The Shoe Snob Blog

December 20, 2016

Written by , Posted in News

Leather Is Not What You Think

Crockett & Jones Shoe, Brilliant Shine (and picture courtesy) by Rugged Old Salt

Crockett & Jones Shoe, Brilliant Shine (and picture courtesy) by Rugged Old Salt

The shoe industry is ever evolving. What was fact last year, is not this year and won’t be next year. What I mean by that (and this is something that I have mentioned before) is that one can no longer say, ‘the best this is from here and the best that is from there.’ These concepts no longer hold true. Sure, some of the best shoes come from England, but that no longer means that all shoes that come from England are good shoes. Same with Italy. And this is quickly becoming the same truth within the leather industry. Typically speaking, good leather was known for coming from France, Italy and Germany. Suede was famous in England and Cordovan from America. As with shoes, it’s not to say that French calfskin is not the best, but rather that all shoes that use French calfskin from one of the famous tanneries, does not equate to good leather being used. Allow me to explain…

In recent years there have been a lot of rumors and talks about the leather industry. There has been said to be a decrease in leather supply due to the increasing popularity of vegetarianism (which is directly related whether you believe it or not), a constant fight for leather with the amount of new shoe brands that are popping up left and right, and worst of all, the fact that the big conglomerates are now purchasing up the tanneries. This is not to mention the surge of new shoe manufactures in Asia that are popping up with deep pockets, willing to pay double the price of the leather, just to get the top grade and thus make a name for themselves…. A money hungry tannery is going to gladly take that attractive offer. Whether or not any of these are facts is not for me to say, but it all sounds realistic and practical when you are on the inside seeing the incosistent quality of leather that you are now receiving from a tannery whose consistency was once unquestionable and is now sending you sub-par leather on a regular basis. It makes you wonder….

Meermin monks, picture courtesy of Claymoor's List

Meermin monks, picture courtesy of Claymoor’s List

I was recently having a talk about this with Swedish shoe blogger, Jesper Ingevaldsson of Shoegazing, as many companies have been complaining about it. You see, Hermes bought one of the famous French tanneries, JM Weston purchased another and Gucci Group the last. They all have vested interests to protect before they start supplying the masses you see and it’s also said that the French will first supply fellow French shoe brands before dishing out the rest (this last point is HERESAY but it would not surprise me). That being, as a new shoe designer who uses French calfskin, Jesper asked me if I was concerned about this issue at hand. I said no, because most problems tend to sort themselves out in the long run and I believe that new tanneries will sprout up, or that existing ones will start making better leather. I will just have to work harder to find them. But what we need to do however is educate the end consumer, so here I am to tell you about this issue in the hopes to shed some light on the leather industry and know that things are going to change and what you thought might have been the best leather, just might not be in 5-10 years time.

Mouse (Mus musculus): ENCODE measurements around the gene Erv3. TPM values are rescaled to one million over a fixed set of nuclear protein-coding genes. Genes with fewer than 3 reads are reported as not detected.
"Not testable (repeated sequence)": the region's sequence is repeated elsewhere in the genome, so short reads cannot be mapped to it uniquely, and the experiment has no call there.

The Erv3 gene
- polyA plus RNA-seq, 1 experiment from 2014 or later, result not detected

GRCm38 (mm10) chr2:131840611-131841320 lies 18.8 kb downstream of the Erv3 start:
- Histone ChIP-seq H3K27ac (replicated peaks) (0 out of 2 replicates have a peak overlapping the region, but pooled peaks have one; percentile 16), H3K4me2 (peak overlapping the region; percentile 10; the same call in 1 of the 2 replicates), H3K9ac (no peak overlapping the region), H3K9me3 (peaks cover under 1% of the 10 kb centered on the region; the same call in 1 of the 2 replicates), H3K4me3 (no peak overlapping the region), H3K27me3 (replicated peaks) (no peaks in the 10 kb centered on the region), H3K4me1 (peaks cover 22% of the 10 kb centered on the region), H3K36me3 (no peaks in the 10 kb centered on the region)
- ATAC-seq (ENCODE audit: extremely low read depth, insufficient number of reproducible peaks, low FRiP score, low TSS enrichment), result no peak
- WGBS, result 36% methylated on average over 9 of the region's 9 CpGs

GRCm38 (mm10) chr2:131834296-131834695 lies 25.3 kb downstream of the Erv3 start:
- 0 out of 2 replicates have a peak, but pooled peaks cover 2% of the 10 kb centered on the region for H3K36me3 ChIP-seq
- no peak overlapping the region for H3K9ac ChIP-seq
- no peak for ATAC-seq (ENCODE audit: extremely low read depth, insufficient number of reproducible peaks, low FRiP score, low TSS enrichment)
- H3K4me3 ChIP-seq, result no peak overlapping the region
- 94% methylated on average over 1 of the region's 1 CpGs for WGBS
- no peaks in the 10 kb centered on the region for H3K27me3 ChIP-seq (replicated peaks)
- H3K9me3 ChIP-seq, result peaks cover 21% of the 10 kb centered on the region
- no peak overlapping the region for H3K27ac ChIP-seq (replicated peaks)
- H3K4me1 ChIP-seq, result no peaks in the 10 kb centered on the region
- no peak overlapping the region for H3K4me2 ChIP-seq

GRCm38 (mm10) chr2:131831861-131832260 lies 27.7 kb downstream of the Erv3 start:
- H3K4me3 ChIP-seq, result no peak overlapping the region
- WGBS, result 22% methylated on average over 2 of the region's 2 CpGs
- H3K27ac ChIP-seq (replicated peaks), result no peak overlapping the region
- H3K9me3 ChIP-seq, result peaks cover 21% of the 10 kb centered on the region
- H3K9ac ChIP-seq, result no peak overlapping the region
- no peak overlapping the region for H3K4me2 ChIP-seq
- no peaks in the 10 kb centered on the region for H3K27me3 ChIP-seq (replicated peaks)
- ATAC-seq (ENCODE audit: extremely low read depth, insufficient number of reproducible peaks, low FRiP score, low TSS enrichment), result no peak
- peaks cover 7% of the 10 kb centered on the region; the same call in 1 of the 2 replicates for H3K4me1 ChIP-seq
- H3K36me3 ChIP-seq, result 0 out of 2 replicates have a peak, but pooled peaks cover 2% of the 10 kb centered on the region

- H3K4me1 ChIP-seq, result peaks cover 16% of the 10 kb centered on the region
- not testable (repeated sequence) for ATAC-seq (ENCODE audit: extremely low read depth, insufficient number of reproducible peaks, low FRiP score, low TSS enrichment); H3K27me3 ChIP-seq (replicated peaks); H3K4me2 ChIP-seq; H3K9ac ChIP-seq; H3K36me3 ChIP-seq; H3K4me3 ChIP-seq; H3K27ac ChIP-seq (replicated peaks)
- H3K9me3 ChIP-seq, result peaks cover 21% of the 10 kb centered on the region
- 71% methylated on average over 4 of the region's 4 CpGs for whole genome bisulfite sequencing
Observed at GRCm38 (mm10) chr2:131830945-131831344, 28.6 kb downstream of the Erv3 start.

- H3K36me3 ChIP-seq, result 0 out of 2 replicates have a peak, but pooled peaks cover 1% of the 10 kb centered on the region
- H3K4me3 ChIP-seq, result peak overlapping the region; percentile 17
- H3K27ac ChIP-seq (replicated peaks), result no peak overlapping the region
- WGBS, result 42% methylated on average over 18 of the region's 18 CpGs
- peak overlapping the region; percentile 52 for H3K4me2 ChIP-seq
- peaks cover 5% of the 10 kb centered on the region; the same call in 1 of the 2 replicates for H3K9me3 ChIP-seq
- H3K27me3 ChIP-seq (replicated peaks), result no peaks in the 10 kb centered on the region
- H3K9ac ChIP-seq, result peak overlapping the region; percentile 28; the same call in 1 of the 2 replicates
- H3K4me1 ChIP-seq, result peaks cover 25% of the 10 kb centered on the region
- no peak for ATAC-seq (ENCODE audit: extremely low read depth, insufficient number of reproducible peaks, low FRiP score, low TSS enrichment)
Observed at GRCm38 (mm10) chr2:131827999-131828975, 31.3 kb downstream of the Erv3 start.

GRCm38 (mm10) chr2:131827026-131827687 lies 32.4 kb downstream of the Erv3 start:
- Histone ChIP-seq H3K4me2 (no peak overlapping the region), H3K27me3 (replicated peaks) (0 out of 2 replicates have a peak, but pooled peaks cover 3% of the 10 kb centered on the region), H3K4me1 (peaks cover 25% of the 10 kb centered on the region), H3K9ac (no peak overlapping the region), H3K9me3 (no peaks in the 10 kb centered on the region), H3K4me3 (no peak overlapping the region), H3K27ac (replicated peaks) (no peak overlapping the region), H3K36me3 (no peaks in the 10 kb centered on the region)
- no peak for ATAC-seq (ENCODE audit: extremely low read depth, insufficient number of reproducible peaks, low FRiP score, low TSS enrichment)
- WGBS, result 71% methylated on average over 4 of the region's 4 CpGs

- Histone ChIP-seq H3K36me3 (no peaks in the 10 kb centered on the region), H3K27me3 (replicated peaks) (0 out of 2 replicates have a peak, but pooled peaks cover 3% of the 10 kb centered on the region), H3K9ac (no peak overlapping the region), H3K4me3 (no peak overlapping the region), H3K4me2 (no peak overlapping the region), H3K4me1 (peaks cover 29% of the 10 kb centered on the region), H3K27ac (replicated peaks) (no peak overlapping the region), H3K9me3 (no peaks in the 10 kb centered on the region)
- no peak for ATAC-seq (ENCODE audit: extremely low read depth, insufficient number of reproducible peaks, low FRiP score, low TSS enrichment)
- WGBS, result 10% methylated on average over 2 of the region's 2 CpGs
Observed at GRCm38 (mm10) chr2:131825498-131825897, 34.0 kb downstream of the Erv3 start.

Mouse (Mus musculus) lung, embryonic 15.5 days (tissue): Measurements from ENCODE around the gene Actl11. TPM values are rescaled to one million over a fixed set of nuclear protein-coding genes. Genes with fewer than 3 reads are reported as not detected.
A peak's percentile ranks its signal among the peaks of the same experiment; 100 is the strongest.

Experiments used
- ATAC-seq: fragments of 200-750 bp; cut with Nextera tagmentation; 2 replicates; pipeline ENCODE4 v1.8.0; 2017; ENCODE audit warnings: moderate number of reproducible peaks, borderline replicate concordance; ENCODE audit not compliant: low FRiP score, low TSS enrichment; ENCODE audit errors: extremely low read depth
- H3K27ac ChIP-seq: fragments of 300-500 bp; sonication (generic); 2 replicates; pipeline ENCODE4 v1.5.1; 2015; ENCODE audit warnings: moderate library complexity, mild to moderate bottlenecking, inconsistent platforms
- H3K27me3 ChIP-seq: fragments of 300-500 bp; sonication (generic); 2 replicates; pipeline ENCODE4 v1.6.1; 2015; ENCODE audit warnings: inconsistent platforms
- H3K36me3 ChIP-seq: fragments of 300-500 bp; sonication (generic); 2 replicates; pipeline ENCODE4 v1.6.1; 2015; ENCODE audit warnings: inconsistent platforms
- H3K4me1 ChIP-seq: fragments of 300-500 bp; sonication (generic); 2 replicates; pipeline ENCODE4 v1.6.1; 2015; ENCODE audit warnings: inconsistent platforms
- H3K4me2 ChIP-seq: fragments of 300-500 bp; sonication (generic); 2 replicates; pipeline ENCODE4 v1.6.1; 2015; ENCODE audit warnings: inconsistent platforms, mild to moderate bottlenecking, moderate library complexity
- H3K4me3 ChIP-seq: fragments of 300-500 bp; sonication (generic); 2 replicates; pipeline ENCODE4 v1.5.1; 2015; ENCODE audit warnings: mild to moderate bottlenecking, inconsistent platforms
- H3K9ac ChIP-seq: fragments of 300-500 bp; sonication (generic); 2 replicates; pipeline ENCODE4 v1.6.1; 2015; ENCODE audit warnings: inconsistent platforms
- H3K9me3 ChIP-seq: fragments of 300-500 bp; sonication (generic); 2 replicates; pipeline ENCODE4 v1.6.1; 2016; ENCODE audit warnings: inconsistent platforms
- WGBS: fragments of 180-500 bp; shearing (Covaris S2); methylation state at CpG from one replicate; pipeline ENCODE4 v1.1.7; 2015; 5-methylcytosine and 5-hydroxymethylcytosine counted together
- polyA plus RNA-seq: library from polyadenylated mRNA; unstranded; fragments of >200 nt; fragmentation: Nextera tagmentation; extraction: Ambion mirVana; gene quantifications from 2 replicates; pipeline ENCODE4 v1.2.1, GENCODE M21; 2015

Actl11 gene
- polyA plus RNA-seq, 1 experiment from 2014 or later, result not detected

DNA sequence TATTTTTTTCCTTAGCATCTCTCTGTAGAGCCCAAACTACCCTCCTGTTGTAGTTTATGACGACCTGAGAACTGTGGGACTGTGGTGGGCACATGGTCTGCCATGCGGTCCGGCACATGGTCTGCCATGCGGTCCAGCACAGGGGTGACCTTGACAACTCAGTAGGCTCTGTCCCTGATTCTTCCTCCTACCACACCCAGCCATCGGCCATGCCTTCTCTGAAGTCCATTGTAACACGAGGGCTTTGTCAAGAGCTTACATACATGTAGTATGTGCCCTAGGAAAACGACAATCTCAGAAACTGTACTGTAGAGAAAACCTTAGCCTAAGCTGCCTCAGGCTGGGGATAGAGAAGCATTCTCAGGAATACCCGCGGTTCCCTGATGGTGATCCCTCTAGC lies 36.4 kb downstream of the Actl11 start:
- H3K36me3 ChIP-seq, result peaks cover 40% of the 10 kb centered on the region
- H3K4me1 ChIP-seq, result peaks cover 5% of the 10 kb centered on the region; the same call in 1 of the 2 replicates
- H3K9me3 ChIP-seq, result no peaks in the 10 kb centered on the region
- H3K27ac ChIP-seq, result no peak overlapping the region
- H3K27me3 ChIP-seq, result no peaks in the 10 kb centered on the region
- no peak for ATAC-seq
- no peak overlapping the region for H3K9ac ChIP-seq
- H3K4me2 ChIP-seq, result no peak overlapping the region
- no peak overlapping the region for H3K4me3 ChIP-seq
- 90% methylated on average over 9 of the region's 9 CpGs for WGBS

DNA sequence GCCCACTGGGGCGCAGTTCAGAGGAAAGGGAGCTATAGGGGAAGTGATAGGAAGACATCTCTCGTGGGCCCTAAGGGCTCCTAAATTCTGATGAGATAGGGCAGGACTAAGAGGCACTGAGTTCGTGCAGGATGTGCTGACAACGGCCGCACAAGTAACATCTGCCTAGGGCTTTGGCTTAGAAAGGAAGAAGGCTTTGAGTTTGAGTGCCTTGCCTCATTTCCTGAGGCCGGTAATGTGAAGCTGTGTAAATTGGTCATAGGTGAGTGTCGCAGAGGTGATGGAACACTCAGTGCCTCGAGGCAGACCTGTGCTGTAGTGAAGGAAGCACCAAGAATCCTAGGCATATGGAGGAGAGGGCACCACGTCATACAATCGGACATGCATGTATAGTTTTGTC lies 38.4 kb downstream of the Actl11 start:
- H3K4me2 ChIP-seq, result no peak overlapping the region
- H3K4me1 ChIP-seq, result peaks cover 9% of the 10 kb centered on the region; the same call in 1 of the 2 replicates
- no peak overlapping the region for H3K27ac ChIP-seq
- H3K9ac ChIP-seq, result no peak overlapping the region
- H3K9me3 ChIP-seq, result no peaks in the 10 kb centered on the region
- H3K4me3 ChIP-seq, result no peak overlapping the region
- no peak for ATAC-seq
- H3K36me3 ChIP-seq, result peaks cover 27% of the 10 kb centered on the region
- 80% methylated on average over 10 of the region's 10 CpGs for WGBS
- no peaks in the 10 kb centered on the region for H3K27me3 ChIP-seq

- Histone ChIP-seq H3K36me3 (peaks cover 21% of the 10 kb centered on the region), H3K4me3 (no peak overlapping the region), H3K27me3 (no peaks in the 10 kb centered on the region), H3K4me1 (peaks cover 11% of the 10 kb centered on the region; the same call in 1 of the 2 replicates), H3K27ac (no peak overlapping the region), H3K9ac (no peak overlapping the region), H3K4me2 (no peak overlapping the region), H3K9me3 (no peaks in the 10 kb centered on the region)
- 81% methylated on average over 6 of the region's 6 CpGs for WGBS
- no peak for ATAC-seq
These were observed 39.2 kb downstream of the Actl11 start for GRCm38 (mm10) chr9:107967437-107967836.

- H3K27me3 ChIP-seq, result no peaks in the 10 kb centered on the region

So, when I said that Germany was ‘known’ for making good leather, this was true when a tannery called Freudenberg was producing some of the best black leather the world has ever seen (read history here). I don’t know the particulars but for some reason they stopped making leather and the concept was sold (and from what I hear production of the leather itself moved to Poland), of which they are now producing top quality leather under the trade name of Weinheimer (which was the name of the town Freudenberg was founded). I won’t name names, but many of the top brands use Weinheimer leather already and after having received too many inconsistent orders of leather from a certain factory in France will I also now look to start using them. And this is not the only Polish factory that is making good leather. So you see, while France loses trade from supplying sub-par leather, other tanneries will come out of the wood-works looking to take that trade. And if they can produce a good leather, then who really cares what country it comes from??

Beautiful picture of G&G shoes, courtesy of Style Forum

Beautiful picture of G&G shoes, courtesy of Style Forum

Where a product originates means nothing to me anymore. It’s all about how good the end product is. This is something that I am seeing more and more. Countries that supposedly make great things are either starting to lose it or shifting their priorities elsewhere and other countries that people would not have touched with a 10 foot pole are now starting to produce good quality products. So do yourself a favor and don’t turn your nose up to something just because of it’s origin. Turn your nose up to it if it lacks quality, even if it comes from your own country!!

This post is not to say that French leather is not good, because it is in fact very good (when they actually supply you the good stuff), just that everything that is coming out of France is not good, as one might naively think.

Pictures have nothing to do with post, just something to look at. And everything written in this post is opinion, NOT fact.

Edward Green Galway, photo courtesy of Tweedland

Edward Green Galway, photo courtesy of Tweedland